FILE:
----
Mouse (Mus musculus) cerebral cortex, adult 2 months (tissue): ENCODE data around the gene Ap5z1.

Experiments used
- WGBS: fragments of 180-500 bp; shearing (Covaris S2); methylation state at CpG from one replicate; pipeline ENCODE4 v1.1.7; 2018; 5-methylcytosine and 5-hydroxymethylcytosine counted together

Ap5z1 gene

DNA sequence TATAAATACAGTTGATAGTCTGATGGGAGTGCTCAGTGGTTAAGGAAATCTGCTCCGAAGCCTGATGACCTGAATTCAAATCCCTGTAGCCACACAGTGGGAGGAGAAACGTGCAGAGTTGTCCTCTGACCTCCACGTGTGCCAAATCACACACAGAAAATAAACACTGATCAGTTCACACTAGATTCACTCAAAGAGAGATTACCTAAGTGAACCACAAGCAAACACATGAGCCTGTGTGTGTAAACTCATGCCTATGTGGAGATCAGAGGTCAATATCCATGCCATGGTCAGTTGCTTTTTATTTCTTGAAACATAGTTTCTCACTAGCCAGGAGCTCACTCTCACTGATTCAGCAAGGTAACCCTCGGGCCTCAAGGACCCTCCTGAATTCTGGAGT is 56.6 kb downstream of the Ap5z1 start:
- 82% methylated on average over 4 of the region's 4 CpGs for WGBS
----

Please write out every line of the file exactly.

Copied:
Mouse (Mus musculus) cerebral cortex, adult 2 months (tissue): ENCODE data around the gene Ap5z1.

Experiments used
- WGBS: fragments of 180-500 bp; shearing (Covaris S2); methylation state at CpG from one replicate; pipeline ENCODE4 v1.1.7; 2018; 5-methylcytosine and 5-hydroxymethylcytosine counted together

Ap5z1 gene

DNA sequence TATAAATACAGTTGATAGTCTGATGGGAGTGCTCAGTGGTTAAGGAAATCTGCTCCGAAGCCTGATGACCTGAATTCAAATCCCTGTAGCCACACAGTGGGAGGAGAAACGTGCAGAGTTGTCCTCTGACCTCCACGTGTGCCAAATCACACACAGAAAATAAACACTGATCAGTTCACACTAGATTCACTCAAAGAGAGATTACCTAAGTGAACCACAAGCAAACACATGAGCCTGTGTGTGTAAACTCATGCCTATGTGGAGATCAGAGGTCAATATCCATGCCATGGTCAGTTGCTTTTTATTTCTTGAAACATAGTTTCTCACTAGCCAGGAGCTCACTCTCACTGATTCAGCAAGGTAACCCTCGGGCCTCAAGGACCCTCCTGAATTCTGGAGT is 56.6 kb downstream of the Ap5z1 start:
- 82% methylated on average over 4 of the region's 4 CpGs for WGBS